There’s a call to preserve area wetlands so we don’t experience catastrophic flooding in the future in a story brought to you from FOX 26 News in partnership with Community Impact Newspaper Cy-Fair edition.
Paul Marshall saw water from the Tax Day 2016 flood come within six feet of his back door.
“First time it’s done that,” said Marshall. He’s lived near Cypress Creek since 1982. It crested just below the level of the 1994 flood, but this time damage was much worse. Why was this the case?
"There's been a lot more development in the past 20 years, and it's impacted the way floodwaters are handled in Houston,” said Suzanne Simpson, stewardship director for the Bayou Land Conservancy.
Simpson has witnessed the painful transformation of wetlands into subdivisions in northwest Harris County.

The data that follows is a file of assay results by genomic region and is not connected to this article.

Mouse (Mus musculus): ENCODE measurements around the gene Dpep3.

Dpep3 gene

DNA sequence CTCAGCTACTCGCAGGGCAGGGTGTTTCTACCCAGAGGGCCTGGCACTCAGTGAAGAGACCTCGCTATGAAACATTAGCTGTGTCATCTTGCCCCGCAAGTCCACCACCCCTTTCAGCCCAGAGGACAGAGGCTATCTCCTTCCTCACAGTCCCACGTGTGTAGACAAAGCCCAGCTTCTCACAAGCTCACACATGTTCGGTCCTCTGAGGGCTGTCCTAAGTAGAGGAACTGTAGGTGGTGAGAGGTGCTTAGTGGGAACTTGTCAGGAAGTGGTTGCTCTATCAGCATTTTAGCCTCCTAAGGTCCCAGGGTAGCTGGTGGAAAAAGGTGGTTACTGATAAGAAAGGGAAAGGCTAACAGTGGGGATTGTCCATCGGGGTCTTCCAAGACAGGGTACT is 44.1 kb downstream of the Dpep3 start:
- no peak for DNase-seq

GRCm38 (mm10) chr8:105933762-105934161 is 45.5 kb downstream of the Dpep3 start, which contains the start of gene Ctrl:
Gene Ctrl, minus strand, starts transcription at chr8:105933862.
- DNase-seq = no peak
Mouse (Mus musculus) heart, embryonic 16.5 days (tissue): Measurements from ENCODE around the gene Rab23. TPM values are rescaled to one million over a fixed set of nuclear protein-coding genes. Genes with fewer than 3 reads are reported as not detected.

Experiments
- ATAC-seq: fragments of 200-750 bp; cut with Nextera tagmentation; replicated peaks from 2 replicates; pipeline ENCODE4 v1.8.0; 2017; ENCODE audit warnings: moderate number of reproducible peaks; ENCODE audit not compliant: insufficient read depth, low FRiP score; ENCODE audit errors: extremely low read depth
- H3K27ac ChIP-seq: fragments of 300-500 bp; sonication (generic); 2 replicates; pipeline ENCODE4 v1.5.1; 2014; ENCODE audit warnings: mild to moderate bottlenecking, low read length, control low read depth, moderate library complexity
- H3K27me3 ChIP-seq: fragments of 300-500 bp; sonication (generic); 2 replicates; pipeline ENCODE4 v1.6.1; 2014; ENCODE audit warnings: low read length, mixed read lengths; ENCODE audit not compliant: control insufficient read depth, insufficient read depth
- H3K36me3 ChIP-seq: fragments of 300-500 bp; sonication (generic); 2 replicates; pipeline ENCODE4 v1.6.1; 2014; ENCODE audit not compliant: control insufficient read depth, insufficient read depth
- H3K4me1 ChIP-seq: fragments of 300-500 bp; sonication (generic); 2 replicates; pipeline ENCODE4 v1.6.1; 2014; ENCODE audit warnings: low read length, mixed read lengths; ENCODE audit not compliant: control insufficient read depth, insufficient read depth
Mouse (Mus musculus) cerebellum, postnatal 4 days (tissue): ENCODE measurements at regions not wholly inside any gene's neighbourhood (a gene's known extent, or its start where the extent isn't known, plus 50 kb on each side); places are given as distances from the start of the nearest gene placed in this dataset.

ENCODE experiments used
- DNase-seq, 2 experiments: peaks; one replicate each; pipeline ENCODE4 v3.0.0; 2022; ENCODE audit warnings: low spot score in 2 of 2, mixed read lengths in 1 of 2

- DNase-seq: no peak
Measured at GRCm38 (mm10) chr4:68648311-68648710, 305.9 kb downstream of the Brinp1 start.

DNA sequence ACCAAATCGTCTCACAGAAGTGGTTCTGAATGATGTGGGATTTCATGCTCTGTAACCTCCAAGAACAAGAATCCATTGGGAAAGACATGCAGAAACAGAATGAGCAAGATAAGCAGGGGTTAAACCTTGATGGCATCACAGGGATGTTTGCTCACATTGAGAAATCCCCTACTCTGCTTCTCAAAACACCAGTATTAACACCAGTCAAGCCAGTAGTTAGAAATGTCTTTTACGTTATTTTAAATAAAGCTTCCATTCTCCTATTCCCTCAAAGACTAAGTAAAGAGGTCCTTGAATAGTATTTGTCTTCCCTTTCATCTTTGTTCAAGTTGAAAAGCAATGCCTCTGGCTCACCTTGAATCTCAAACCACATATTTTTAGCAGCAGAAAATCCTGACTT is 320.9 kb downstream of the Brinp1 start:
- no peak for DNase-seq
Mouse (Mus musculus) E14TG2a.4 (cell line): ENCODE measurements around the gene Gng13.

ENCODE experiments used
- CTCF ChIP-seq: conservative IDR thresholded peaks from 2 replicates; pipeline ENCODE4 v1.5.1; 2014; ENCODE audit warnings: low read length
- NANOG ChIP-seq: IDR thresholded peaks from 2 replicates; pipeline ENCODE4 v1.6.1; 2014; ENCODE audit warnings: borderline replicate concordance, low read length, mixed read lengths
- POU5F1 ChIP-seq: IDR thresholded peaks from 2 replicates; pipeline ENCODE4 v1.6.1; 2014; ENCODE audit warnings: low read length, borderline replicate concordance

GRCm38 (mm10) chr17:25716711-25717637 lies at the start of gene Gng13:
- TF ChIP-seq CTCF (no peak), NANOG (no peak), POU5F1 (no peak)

“Our wetlands act as natural sponges for our ecosystem," explained Simpson. "The more we have impervious surfaces like concrete upstream, the more that's going to affect the people downstream.”
The Cypress-Fairbanks area was ground zero on Tax Day. Hundreds of homes flooded and schools shut down for a week.
“Our main goal at Bayou Land Conservancy is to protect the floodway from being impacted with development,” said Simpson. She hopes the flooding will result in a closer look at the construction permitting process, for which she believes mitigation requirements aren’t enough.
“Sometimes mitigation isn't done at the impact site, so impacts can be in the Houston area but mitigation can be in east Texas, so communities aren't seeing benefits,” added Simpson.
Perhaps changing people’s perceptions about wetlands is the first step.
“We have to view wetlands not as a burden on the economy but a benefit to living in Houston,” said Simpson.